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Free Content Tuberculosis in socio-economically deprived neighborhoods: missed opportunities for prevention

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Abstract:

OBJECTIVE: To evaluate tuberculosis (TB) risk in three different US locations—Chicago, Illinois; Fulton County, Georgia; and the state of South Carolina—using two census-based measures of neighborhood-level deprivation and a geographic information system.

METHOD: Individual-level data, including race and ZIP code of residence, were obtained for the three sites. TB cases were geocoded at the ZIP code tabulation area (ZCTA) level. Socio-economic status (SES) was defined at the ZCTA level using two Census 2000-based measures of socio-economic disadvantage: 1) percentage of population below poverty and 2) Townsend Deprivation Index. Based separately on the distributions of poverty and Townsend social deprivation scores, ZCTAs in each site were grouped into quartiles reflecting relative socio-economic well-being. To evaluate TB incidence in low- vs. high-SES neighborhoods, average annual TB incidence rates were calculated for the highest and lowest ZCTA quartiles.

RESULTS: In all sites, TB incidence rates were significantly higher in high poverty/high social deprivation ZCTAs (P < 0.0001).

CONCLUSIONS: Both census-based indicators performed well in distinguishing areas with high TB incidence rates from areas with little or no TB. Due to simplicity, the single poverty measure rather than the multifactorial Townsend index might be especially useful in identifying high-risk neighborhoods for targeted TB prevention efforts.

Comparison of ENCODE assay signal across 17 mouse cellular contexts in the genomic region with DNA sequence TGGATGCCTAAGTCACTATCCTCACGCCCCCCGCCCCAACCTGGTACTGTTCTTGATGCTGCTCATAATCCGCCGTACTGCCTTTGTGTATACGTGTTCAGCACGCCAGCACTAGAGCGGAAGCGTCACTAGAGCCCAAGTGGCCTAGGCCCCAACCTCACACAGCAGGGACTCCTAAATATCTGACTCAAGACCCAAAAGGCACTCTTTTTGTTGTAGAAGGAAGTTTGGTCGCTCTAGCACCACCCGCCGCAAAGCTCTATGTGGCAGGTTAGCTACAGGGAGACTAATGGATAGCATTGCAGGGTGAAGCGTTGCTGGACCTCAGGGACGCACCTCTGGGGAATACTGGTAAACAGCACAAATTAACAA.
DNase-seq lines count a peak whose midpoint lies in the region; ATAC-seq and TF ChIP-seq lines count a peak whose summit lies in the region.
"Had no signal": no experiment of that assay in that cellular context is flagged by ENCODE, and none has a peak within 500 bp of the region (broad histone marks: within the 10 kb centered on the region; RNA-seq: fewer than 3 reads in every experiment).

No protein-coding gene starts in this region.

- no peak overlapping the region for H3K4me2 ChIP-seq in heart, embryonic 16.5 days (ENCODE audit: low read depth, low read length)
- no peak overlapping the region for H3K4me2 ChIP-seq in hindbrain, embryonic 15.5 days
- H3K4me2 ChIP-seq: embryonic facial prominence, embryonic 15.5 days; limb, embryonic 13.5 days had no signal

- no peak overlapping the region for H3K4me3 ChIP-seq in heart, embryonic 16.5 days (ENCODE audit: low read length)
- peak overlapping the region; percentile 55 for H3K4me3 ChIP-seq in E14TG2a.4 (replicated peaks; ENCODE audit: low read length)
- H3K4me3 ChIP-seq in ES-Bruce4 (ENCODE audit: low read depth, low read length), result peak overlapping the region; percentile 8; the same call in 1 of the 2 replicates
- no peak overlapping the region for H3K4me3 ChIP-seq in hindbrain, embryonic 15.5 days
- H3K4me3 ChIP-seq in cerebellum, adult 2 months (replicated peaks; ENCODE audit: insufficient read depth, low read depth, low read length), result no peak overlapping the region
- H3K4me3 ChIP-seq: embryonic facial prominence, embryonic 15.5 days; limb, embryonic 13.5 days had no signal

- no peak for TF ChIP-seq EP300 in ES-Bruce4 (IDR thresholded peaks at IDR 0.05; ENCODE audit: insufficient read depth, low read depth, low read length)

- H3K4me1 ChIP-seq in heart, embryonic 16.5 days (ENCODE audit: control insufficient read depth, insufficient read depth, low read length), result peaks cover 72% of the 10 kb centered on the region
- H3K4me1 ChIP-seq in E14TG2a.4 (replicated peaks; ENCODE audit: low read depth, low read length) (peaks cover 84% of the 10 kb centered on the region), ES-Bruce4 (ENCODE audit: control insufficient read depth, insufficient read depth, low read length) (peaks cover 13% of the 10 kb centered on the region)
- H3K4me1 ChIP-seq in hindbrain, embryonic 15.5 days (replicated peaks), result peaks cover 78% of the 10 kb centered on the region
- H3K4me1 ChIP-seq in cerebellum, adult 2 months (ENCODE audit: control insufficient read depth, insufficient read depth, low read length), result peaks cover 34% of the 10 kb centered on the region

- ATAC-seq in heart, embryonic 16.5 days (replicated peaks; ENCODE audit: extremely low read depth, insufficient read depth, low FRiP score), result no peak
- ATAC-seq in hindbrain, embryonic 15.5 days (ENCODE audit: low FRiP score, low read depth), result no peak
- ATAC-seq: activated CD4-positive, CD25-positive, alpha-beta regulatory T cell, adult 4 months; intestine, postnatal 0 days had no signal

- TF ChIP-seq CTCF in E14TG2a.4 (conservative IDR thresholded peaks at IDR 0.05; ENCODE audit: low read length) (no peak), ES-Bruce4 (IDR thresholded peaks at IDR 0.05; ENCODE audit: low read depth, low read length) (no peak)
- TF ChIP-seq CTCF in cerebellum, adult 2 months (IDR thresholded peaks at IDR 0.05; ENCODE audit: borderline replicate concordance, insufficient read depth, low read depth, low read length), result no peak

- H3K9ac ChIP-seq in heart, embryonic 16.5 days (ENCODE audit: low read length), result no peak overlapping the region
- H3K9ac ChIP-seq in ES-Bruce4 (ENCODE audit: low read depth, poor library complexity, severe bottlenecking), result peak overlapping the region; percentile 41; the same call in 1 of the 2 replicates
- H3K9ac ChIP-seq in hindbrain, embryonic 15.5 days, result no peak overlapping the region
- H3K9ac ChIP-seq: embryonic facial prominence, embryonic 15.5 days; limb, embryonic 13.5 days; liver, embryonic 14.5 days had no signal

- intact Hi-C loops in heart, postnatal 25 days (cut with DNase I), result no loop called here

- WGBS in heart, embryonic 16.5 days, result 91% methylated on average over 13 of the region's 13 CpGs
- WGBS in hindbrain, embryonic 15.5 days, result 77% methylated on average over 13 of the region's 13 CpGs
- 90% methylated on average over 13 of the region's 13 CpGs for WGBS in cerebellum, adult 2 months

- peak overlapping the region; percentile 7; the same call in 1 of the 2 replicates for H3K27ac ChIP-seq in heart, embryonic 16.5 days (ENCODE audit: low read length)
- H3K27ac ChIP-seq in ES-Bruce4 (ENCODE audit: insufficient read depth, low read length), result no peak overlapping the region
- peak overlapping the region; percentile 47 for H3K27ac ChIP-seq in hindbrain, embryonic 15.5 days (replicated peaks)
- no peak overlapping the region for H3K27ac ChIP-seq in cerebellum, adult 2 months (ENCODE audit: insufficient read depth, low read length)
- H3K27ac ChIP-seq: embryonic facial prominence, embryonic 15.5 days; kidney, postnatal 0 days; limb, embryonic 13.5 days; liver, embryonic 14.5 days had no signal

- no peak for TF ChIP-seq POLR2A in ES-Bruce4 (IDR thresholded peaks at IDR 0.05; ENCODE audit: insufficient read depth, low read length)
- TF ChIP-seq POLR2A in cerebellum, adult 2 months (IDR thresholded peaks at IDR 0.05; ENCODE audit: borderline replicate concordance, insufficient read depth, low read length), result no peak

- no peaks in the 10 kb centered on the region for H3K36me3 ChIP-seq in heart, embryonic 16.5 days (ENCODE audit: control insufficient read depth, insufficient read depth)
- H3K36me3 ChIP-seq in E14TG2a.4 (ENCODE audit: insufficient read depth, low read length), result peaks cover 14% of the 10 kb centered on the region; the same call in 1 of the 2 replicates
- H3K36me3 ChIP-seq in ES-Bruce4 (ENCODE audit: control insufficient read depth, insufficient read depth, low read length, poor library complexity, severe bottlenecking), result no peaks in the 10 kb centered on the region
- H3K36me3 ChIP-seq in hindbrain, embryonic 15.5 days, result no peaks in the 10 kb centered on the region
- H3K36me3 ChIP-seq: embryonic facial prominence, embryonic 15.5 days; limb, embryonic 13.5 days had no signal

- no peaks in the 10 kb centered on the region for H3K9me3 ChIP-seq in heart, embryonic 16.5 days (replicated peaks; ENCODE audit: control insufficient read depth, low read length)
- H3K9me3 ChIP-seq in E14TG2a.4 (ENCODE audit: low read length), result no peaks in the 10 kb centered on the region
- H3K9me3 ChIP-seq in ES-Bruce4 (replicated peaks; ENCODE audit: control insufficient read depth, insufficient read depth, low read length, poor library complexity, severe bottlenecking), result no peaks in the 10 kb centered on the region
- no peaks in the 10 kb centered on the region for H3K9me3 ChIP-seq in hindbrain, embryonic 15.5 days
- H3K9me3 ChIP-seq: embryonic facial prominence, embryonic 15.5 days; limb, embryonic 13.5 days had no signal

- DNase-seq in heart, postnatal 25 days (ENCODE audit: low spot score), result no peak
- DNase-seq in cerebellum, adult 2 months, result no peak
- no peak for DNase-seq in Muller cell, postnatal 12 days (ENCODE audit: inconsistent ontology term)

Keywords: Townsend Deprivation Index; ZCTA; geographic information system; poverty; tuberculosis

Document Type: Regular Paper

Affiliations: 1: Institute for Families in Society, University of South Carolina, Columbia, South Carolina, USA 2: Public Health and Information Sciences, University of Louisville, Louisville, Kentucky, USA

Publication date: 2008-12-01

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  • The International Journal of Tuberculosis and Lung Disease publishes articles on all aspects of lung health, including public health-related issues such as training programmes, cost-benefit analysis, legislation, epidemiology, intervention studies and health systems research. The IJTLD is dedicated to the continuing education of physicians and health personnel and the dissemination of information on tuberculosis and lung health world-wide.

    Certain IJTLD articles are selected for translation into French, Spanish, Chinese or Russian. They are available on the Union website

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